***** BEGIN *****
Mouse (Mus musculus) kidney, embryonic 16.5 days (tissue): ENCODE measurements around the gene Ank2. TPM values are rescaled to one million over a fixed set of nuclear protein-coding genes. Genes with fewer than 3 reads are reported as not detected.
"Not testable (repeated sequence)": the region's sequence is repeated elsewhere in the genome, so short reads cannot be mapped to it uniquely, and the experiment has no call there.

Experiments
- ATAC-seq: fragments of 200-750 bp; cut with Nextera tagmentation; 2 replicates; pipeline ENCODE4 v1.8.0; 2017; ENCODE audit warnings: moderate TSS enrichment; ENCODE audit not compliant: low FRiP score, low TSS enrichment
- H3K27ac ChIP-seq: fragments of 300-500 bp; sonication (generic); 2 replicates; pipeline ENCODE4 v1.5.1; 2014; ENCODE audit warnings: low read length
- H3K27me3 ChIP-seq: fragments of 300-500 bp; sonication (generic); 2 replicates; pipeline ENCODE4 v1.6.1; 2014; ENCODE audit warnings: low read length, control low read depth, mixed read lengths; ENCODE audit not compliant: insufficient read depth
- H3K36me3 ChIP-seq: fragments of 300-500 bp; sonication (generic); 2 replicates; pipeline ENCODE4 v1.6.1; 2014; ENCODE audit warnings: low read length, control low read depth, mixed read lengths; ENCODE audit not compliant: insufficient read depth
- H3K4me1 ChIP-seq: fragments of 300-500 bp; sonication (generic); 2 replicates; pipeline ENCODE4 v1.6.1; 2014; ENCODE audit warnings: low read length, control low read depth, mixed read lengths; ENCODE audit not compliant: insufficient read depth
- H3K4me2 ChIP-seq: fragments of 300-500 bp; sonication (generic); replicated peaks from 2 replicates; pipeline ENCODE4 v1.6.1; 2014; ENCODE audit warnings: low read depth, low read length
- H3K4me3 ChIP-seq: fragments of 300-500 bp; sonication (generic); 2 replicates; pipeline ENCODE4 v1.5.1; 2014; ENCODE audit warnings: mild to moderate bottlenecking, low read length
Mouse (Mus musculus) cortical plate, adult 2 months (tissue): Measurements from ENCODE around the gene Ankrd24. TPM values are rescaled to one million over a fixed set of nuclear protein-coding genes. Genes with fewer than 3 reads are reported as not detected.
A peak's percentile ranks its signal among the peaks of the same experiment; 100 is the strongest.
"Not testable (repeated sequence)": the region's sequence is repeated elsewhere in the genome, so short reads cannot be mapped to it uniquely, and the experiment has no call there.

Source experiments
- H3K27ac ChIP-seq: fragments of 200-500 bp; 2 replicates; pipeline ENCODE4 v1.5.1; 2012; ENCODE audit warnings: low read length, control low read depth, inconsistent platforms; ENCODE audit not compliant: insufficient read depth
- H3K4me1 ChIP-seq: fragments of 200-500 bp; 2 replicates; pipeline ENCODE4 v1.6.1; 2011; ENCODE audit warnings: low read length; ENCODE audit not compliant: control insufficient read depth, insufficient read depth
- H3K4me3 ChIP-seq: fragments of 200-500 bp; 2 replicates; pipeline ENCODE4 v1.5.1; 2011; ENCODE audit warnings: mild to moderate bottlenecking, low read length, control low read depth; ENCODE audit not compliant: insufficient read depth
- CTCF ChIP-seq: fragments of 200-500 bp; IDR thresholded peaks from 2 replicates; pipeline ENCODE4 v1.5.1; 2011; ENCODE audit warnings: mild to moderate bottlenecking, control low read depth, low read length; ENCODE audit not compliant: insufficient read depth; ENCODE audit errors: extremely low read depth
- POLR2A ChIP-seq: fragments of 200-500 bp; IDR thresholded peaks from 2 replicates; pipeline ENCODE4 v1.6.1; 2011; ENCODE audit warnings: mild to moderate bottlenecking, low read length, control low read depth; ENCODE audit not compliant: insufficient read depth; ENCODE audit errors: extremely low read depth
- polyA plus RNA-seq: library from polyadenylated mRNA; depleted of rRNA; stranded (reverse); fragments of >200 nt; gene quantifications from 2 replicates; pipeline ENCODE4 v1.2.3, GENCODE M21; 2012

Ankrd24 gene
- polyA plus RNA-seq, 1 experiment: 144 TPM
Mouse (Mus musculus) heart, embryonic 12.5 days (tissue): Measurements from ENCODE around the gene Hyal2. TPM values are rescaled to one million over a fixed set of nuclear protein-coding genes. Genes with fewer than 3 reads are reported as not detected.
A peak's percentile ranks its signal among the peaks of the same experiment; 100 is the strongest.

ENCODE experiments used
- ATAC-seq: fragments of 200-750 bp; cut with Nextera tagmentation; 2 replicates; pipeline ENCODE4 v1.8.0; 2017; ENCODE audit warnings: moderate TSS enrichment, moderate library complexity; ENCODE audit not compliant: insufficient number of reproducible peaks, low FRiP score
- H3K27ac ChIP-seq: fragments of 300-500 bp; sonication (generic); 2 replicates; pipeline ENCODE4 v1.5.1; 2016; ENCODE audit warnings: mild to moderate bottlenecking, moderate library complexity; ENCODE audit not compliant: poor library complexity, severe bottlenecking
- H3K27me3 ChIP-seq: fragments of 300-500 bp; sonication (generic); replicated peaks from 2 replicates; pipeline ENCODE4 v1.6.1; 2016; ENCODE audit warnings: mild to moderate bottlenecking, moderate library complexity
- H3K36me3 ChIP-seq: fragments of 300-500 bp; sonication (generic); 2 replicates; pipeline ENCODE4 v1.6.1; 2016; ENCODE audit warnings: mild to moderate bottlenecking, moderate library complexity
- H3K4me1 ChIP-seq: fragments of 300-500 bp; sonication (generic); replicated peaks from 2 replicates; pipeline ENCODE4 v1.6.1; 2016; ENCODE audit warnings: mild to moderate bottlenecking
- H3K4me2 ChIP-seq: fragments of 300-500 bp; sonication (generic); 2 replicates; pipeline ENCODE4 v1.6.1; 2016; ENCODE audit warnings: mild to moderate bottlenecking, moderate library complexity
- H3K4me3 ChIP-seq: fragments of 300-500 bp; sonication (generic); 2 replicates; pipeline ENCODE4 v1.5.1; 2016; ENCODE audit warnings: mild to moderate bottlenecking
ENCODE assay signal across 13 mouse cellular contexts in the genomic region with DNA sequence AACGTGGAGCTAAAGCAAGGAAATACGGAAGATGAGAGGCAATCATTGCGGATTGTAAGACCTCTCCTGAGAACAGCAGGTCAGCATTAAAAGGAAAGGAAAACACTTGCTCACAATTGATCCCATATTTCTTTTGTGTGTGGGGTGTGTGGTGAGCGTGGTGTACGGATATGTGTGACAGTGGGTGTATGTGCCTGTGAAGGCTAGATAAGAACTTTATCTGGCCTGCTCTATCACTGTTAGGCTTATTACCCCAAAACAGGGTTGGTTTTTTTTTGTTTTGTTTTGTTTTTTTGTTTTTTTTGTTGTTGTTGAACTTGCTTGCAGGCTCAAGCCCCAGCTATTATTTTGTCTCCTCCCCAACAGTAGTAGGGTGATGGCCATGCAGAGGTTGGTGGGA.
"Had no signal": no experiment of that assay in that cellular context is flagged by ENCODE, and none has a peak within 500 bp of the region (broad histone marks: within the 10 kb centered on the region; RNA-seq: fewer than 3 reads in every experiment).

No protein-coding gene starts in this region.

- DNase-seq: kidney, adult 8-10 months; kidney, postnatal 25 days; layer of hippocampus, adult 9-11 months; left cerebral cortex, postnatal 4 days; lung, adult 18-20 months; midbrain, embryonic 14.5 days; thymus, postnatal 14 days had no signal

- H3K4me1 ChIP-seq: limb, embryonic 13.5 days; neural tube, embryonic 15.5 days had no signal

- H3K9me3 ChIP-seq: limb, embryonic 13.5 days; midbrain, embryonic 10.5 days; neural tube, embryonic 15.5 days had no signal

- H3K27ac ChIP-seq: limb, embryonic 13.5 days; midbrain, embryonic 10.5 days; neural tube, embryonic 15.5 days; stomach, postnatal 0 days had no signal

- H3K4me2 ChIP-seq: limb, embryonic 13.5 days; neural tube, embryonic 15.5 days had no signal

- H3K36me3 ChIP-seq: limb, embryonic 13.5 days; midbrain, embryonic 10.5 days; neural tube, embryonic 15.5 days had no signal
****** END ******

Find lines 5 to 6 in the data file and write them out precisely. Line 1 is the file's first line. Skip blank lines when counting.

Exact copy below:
- H3K27ac ChIP-seq: fragments of 300-500 bp; sonication (generic); 2 replicates; pipeline ENCODE4 v1.5.1; 2014; ENCODE audit warnings: low read length
- H3K27me3 ChIP-seq: fragments of 300-500 bp; sonication (generic); 2 replicates; pipeline ENCODE4 v1.6.1; 2014; ENCODE audit warnings: low read length, control low read depth, mixed read lengths; ENCODE audit not compliant: insufficient read depth